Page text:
“And what do you think of it all, Watson?” asked Sherlock Holmes, leaning back in his chair.
“It seems to me to be a most dark and sinister business.”
“Dark enough and sinister enough.”
The Speckled Band is one of the stories in the collection The Adventures of Sherlock Holmes, and one that shows why the Holmes stories are still the stuff of legend. It is a fairly short story that combines a cracking locked room mystery with the ongoing story of the friendship between Holmes and Watson. In this one, we get to know a little bit more about Holmes attitudes towards his friend Watson, ladies in danger, and bullies.
There have been a few adaptations of the Holmes stories which seemed to imply that Holmes is a cold-hearted intellectual who has no regard for his fellow man, and less so women. While this may be true with respect to romantic attachments, this just isn’t the case with respect to simply caring for the people he meets:
“You have done wisely,” said my friend. “But have you told me all?”
“Miss Roylott, you have not. You are screening your stepfather.”
“Why, what do you mean?”
For answer Holmes pushed back the frill of black lace which fringed the hand that lay upon our visitor’s knee. Five little livid spots, the marks of four fingers and a thumb, were printed upon the white wrist.
“You have been cruelly used,” said Holmes.
The lady coloured deeply and covered over her injured wrist.
“He is a hard man,” she said, “and perhaps he hardly knows his own strength.”
There was a long silence, during which Holmes leaned his chin upon his hands and stared into the crackling fire. “This is a very deep business,” he said at last.
I’m also still smarting from my encounter with the version of Holmes in the Mary Russel series, which portrays Holmes as taking advantage of Watson and treating him as a lackey, who has little importance in Holmes’ life other than as a tool.
While Holmes does ask for Watson to provide protection for them in this story, The Speckled Band also contains one of the most defining scenes of his concern for and gratitude to his friend – even if expressing this in his own way may come across a little stoically:
“Do you know, Watson,” said Holmes as we sat together in the gathering darkness, “I have really some scruples as to taking you to-night. There is a distinct element of danger.”
“Can I be of assistance?”
“Your presence might be invaluable.”
“Then I shall certainly come.”
“It is very kind of you.”
I first read this story when I was in my early teens and I was given my first collection of Holmes stories. This is one of the stories that has always stuck with me. Apart from the scenes between Holmes and Watson, and the ingenious twist that proves the solution to the conundrum of The Speckled Band, there is also one the most memorable scenes of Holmes encounters with an adversary of his:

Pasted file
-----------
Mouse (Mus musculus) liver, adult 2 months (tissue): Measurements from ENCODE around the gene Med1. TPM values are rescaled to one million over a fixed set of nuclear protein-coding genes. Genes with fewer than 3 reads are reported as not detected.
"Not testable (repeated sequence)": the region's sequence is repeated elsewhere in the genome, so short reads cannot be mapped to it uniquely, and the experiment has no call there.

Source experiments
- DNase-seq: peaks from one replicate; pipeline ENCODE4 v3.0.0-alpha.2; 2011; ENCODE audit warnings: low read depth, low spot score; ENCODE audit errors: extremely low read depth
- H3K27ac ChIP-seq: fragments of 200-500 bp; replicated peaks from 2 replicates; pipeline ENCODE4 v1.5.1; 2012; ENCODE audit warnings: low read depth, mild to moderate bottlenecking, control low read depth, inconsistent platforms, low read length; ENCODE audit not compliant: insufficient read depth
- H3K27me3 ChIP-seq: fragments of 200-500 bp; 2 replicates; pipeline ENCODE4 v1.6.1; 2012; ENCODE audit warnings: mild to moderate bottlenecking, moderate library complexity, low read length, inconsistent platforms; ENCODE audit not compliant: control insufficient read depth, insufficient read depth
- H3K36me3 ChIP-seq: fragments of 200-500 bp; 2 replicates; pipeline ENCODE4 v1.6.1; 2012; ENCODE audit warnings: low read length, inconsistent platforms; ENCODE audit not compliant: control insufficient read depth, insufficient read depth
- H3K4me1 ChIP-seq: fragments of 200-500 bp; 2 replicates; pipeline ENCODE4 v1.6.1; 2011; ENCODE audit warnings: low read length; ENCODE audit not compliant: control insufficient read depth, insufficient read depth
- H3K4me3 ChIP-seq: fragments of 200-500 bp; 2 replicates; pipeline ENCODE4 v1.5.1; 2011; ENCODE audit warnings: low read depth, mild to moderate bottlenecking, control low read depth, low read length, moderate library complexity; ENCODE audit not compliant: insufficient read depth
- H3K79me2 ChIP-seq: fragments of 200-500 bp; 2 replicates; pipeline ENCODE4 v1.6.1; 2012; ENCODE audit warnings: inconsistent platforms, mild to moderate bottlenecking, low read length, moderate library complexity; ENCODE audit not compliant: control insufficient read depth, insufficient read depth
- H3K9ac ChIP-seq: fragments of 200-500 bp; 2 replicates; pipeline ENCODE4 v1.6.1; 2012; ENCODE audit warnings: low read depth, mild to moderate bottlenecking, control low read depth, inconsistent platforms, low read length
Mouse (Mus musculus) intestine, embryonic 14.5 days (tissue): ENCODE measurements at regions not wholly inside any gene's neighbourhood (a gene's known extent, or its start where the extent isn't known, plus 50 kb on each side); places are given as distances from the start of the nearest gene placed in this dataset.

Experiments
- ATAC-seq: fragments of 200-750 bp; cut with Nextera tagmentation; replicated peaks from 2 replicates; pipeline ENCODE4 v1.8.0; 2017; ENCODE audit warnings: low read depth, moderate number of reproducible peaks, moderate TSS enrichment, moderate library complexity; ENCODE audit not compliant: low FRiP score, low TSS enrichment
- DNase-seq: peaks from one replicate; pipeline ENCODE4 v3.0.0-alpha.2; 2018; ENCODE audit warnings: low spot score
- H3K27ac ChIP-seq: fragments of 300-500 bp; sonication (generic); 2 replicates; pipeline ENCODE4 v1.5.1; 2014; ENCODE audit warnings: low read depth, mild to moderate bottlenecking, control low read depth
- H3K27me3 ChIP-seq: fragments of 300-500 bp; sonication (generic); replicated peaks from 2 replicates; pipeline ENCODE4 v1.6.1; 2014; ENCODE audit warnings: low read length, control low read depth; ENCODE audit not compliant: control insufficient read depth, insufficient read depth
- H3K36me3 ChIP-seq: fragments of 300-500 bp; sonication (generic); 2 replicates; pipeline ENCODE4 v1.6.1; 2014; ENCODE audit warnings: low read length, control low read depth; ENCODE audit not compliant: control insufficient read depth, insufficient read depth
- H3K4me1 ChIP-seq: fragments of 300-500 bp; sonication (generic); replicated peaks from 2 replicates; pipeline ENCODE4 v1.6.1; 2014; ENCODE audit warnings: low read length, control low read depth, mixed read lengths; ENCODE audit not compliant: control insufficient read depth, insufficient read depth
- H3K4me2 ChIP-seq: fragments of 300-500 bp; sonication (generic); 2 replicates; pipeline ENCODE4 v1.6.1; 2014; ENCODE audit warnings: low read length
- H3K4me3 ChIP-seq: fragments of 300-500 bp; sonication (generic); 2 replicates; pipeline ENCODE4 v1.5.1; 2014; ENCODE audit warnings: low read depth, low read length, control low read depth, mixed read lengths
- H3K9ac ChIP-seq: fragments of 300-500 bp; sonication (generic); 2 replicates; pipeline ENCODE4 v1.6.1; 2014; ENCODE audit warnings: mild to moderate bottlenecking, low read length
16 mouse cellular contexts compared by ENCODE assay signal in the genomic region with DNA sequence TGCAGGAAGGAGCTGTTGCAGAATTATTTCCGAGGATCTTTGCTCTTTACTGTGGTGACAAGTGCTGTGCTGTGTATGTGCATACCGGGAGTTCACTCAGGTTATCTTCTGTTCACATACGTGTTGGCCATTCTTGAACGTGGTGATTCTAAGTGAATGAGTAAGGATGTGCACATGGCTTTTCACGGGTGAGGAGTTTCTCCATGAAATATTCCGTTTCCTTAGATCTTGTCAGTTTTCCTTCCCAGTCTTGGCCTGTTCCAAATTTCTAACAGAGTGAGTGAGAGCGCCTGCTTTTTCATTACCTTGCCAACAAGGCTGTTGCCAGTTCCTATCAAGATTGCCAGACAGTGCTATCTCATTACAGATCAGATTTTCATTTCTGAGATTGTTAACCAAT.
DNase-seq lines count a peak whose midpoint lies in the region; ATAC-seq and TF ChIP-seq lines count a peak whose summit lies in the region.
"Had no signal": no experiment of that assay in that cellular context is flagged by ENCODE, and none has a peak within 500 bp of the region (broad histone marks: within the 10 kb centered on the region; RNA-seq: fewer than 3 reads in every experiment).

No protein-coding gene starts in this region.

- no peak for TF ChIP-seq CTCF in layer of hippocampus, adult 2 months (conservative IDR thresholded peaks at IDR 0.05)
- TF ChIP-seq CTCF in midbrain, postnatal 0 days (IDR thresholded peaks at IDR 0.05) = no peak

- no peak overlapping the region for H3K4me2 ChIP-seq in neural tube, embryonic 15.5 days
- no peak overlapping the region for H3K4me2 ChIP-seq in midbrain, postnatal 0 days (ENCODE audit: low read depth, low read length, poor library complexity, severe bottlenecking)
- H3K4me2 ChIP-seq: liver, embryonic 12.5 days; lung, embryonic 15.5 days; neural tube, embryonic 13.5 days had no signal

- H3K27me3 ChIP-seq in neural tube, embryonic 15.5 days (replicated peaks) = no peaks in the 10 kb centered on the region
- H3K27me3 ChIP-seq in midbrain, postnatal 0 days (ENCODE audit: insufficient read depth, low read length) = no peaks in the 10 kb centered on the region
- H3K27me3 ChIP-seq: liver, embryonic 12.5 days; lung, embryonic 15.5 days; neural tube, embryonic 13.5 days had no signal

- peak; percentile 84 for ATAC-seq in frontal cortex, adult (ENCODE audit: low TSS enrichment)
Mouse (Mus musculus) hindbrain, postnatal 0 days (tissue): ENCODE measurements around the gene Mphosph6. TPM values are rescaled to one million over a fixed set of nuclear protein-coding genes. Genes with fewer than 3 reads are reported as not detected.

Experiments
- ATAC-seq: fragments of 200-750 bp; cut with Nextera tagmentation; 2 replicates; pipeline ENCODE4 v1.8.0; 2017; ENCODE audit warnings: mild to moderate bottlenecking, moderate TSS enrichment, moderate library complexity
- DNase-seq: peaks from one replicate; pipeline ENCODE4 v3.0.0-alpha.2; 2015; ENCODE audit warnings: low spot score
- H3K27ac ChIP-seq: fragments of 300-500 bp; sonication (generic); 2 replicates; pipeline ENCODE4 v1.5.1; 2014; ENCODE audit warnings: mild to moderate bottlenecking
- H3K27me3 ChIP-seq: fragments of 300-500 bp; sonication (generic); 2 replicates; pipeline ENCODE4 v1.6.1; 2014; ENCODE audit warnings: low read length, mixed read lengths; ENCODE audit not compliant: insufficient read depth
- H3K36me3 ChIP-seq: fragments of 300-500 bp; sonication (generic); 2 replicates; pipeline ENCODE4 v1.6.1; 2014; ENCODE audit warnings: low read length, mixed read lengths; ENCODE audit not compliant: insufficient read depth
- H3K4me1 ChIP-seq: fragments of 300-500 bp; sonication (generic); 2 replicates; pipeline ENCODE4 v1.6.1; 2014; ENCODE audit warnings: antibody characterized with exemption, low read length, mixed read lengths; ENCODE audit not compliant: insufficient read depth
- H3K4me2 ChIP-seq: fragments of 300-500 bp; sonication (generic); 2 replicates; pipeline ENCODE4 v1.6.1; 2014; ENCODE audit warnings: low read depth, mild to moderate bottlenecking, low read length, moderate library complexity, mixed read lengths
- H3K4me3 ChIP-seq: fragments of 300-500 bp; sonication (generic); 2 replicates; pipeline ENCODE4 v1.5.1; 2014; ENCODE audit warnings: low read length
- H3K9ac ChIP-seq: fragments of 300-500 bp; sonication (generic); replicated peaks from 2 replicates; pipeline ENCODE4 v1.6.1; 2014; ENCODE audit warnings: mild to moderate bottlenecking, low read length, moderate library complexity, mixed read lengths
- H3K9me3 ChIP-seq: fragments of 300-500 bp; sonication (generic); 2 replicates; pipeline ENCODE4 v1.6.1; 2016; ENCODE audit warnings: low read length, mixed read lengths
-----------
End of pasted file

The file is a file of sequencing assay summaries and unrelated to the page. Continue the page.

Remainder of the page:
“Which of you is Holmes?” asked this apparition.
“My name, sir; but you have the advantage of me,” said my companion quietly.
“I am Dr. Grimesby Roylott, of Stoke Moran.”
“Indeed, Doctor,” said Holmes blandly. “Pray take a seat.”
“I will do nothing of the kind. My stepdaughter has been here. I have traced her. What has she been saying to you?”
“It is a little cold for the time of the year,” said Holmes.
“What has she been saying to you?” screamed the old man furiously.
“But I have heard that the crocuses promise well,” continued my companion imperturbably.
“Ha! You put me off, do you?” said our new visitor, taking a step forward and shaking his hunting-crop. “I know you, you scoundrel! I have heard of you before. You are Holmes, the meddler.”
My friend smiled.
“Holmes, the busybody!”
His smile broadened.
“Holmes, the Scotland Yard Jack-in-office!”
Holmes chuckled heartily. “Your conversation is most entertaining,” said he. “When you go out close the door, for there is a decided draught.”
Isn’t this just one of the most fabulous exchanges ever found in literature of the same period? The only other works I can remember having similar exchanges are those of Oscar Wilde or George Bernhard Shaw.
On this particular re-read, I also came across another skill of Holmes’ that I had never really acknowledged so far – his minimalist approach to travelling:
“And now, Watson, this is too serious for dawdling, especially as the old man is aware that we are interesting ourselves in his affairs; so if you are ready, we shall call a cab and drive to Waterloo. I should be very much obliged if you would slip your revolver into your pocket. An Eley’s No. 2 is an excellent argument with gentlemen who can twist steel pokers into knots. That and a tooth-brush are, I think, all that we need.”
Love. Love. Love.
(And, yes, Jeremy Brett IS my Holmes.)